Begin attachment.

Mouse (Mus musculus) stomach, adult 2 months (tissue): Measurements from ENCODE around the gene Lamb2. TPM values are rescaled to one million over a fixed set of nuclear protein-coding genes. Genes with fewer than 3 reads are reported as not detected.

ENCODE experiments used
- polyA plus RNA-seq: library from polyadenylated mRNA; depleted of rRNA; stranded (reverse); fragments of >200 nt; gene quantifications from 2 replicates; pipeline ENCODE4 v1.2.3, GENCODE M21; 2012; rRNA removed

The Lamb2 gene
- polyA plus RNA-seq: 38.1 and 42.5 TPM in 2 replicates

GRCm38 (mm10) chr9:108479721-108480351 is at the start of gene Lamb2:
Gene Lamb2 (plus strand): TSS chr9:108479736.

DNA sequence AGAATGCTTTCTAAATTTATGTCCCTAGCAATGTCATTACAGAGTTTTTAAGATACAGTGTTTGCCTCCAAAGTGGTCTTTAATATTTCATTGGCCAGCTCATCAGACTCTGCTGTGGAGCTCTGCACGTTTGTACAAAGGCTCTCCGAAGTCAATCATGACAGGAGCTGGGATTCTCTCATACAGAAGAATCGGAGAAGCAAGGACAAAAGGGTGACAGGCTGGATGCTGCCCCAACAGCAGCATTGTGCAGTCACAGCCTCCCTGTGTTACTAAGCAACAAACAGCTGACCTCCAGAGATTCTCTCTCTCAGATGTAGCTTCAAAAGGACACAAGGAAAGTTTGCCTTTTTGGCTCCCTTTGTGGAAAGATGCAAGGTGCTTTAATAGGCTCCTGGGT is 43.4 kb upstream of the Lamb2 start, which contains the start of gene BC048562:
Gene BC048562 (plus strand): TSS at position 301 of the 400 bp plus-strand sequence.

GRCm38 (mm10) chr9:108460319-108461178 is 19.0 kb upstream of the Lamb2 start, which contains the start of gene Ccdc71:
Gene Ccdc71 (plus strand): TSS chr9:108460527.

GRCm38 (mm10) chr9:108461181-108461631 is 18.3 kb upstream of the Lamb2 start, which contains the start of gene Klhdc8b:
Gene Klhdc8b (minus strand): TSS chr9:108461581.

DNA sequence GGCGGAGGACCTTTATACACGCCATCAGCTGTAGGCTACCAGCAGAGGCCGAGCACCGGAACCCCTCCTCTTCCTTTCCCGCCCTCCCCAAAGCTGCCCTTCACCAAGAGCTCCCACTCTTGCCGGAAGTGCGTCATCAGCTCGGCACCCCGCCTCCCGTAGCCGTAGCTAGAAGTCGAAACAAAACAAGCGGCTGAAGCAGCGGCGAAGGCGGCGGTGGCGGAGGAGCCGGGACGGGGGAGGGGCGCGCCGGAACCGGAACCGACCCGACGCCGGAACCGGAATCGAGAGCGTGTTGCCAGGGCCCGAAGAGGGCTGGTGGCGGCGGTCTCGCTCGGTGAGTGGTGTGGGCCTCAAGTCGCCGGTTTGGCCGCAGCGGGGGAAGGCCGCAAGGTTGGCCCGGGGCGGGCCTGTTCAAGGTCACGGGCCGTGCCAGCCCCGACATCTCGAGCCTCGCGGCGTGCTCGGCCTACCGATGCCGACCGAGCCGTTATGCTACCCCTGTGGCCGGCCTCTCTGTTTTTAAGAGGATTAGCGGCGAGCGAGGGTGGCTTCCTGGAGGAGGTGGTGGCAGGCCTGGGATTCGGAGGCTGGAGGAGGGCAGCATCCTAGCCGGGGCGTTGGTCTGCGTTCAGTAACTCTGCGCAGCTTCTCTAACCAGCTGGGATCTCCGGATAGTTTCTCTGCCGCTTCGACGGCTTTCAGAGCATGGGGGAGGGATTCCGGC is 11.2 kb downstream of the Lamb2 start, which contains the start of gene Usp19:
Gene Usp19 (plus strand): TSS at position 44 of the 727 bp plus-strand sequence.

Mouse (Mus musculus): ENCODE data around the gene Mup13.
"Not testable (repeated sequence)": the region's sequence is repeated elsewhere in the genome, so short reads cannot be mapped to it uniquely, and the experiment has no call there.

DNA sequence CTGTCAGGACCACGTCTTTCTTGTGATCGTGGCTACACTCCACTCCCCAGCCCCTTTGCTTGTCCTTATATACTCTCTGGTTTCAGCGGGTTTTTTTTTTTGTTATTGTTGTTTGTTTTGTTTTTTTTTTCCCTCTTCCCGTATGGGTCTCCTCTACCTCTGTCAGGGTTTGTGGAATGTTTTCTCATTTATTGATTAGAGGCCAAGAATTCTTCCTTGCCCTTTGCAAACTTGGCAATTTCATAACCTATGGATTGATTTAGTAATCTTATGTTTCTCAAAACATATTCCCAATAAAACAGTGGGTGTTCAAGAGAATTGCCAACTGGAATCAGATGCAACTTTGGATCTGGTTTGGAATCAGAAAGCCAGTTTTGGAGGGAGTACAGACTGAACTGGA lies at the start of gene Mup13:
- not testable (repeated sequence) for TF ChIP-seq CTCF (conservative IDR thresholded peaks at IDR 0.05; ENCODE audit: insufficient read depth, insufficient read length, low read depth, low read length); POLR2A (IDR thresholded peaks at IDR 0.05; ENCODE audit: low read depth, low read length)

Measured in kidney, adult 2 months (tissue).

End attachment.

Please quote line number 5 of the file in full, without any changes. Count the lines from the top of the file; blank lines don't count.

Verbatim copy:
- polyA plus RNA-seq: 38.1 and 42.5 TPM in 2 replicates